Systemic treatment of pancreatic cancer revisited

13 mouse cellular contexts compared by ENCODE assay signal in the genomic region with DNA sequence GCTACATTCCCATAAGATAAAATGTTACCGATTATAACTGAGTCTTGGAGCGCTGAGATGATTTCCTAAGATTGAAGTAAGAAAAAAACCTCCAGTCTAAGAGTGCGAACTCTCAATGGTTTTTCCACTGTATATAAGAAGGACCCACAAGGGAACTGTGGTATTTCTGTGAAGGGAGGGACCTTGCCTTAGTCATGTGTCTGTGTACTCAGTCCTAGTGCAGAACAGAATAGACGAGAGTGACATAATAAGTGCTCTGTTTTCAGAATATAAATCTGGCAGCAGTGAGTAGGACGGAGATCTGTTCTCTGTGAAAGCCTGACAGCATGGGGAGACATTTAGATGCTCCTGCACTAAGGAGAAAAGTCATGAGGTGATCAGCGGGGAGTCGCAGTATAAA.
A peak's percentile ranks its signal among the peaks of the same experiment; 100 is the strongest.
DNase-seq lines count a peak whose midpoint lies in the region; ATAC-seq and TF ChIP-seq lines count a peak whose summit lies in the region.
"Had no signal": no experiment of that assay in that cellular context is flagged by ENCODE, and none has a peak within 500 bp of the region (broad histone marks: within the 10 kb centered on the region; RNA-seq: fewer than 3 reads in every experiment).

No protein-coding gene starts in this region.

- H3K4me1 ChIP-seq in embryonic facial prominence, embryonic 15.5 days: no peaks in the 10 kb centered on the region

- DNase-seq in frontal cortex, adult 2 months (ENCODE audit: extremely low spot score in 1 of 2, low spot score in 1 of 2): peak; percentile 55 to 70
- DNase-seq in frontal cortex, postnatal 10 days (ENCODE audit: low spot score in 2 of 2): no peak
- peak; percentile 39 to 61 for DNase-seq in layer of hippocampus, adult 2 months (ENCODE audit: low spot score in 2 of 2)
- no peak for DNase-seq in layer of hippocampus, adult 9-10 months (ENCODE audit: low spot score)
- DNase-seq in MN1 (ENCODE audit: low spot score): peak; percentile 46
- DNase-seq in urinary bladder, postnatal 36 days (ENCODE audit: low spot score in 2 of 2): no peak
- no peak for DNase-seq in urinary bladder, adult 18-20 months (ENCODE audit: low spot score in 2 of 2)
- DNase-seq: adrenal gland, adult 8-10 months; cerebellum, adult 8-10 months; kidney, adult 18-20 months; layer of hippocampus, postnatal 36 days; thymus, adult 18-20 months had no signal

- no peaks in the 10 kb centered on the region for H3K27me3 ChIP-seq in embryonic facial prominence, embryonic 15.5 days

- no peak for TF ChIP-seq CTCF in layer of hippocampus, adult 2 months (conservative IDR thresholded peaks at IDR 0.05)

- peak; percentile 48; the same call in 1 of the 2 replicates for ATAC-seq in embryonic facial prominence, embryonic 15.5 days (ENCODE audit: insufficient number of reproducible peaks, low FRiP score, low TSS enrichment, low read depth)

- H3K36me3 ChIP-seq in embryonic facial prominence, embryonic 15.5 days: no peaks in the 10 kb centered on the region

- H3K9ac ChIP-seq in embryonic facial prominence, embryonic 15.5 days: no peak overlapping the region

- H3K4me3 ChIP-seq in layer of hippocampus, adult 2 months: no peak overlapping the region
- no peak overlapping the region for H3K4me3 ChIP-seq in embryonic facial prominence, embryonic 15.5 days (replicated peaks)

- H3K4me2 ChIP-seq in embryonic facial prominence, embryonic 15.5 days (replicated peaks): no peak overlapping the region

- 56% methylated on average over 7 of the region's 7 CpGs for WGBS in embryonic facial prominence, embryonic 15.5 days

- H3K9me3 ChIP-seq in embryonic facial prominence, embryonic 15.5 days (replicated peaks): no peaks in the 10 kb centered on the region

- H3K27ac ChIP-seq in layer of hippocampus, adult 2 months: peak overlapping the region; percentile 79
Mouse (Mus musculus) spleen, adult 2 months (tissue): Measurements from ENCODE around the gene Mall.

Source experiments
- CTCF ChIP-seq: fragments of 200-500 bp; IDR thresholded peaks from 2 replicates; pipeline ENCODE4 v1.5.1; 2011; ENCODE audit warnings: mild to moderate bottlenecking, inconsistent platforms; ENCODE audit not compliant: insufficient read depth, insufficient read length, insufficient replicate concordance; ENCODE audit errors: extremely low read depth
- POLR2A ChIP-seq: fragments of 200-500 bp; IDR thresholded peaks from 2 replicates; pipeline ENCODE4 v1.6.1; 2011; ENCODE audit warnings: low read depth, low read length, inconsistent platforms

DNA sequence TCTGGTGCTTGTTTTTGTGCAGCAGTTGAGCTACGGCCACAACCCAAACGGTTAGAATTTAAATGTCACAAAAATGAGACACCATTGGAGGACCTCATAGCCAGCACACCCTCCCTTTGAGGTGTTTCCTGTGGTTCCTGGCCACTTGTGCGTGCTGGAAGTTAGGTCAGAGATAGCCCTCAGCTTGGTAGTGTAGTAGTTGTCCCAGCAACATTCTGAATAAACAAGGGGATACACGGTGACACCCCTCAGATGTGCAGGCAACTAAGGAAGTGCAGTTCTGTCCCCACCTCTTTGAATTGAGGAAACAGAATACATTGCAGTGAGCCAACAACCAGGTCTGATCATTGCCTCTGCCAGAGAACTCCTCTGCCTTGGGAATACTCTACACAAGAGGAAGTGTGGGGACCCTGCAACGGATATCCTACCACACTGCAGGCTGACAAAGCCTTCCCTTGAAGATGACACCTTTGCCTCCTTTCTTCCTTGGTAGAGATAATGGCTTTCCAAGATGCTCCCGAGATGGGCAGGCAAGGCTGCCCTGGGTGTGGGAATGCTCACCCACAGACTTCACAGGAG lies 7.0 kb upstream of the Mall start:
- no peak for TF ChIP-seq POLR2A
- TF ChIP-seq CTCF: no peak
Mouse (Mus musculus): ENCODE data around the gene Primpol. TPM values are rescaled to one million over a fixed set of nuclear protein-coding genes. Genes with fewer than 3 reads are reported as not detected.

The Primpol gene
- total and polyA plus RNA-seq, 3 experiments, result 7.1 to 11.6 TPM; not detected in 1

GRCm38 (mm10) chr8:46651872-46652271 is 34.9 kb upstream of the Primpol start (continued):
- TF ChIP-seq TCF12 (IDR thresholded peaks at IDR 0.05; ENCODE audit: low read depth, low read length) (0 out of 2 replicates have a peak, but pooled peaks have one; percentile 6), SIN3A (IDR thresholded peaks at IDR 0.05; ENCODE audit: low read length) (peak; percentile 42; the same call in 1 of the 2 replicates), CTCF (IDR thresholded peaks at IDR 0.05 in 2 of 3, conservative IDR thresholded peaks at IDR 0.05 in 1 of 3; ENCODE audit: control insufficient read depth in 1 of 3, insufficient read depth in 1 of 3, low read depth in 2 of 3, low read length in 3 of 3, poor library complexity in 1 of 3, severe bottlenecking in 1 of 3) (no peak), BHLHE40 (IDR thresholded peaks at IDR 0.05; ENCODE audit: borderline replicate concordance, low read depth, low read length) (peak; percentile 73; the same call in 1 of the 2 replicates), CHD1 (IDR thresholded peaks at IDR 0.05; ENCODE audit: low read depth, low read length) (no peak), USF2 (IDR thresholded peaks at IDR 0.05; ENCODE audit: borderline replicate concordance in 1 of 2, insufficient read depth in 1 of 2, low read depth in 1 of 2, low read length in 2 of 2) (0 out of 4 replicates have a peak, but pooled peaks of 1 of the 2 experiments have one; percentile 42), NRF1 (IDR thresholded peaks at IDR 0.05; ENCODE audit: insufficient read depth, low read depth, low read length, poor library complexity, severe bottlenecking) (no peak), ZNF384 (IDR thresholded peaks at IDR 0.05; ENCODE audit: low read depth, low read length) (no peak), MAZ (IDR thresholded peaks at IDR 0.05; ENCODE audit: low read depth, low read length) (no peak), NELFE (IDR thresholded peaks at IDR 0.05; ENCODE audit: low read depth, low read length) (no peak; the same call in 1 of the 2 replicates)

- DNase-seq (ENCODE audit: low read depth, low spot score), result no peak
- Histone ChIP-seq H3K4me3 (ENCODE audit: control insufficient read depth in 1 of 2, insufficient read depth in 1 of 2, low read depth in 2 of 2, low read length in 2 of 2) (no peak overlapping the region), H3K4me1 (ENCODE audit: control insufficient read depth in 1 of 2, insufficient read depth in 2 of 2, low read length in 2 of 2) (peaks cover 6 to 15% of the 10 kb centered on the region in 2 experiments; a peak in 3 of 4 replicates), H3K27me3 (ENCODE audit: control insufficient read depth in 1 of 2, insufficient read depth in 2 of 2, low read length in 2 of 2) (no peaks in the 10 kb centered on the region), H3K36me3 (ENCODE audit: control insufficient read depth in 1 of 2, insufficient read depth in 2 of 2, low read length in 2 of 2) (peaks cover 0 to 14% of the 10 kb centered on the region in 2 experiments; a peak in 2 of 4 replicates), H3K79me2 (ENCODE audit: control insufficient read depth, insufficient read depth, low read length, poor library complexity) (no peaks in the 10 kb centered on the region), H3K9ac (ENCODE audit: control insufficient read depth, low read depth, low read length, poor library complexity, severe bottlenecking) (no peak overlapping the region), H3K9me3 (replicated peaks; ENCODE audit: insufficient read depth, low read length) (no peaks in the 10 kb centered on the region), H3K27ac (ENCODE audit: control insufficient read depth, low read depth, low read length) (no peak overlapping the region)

Pancreatic cancer is considered to be one of the most aggressive cancers. For unknown reasons, the incidence of pancreatic cancer is slowly rising and so too are mortality rates. Over 75% of patients are diagnosed with locally advanced disease or with metastases; and more than 95% of patients have metastases at diagnosis or will develop metastases during their follow-up. Despite recent improvements in the therapy of pancreatic cancer, initially with demonstration of the activity of the FOLFIRINOX regimen and subsequently the approval of nab-paclitaxel in combination with gemcitabine, prognosis remains poor and the 5-year survival rate is less than 5%. To date, neither personalized medicine nor immunotherapy, the 2 recent revolutions of cancer treatment, have delivered major positive results in the treatment of pancreatic cancer; and it is especially clear that immune checkpoint inhibitors will not become a major tool in the treatment of pancreatic cancer. There are many ongoing studies, including those exploring combinations of chemotherapy with immunotherapy. Vaccines or T cells modified with a chimeric antigen receptor (CAR-T cells) could also play a role in the treatment of cancer in the future. The aim of this review is to discuss recent improvements in standard of care, major obstacles to overcome, recent results of new treatment combinations, and the most interesting innovative approaches.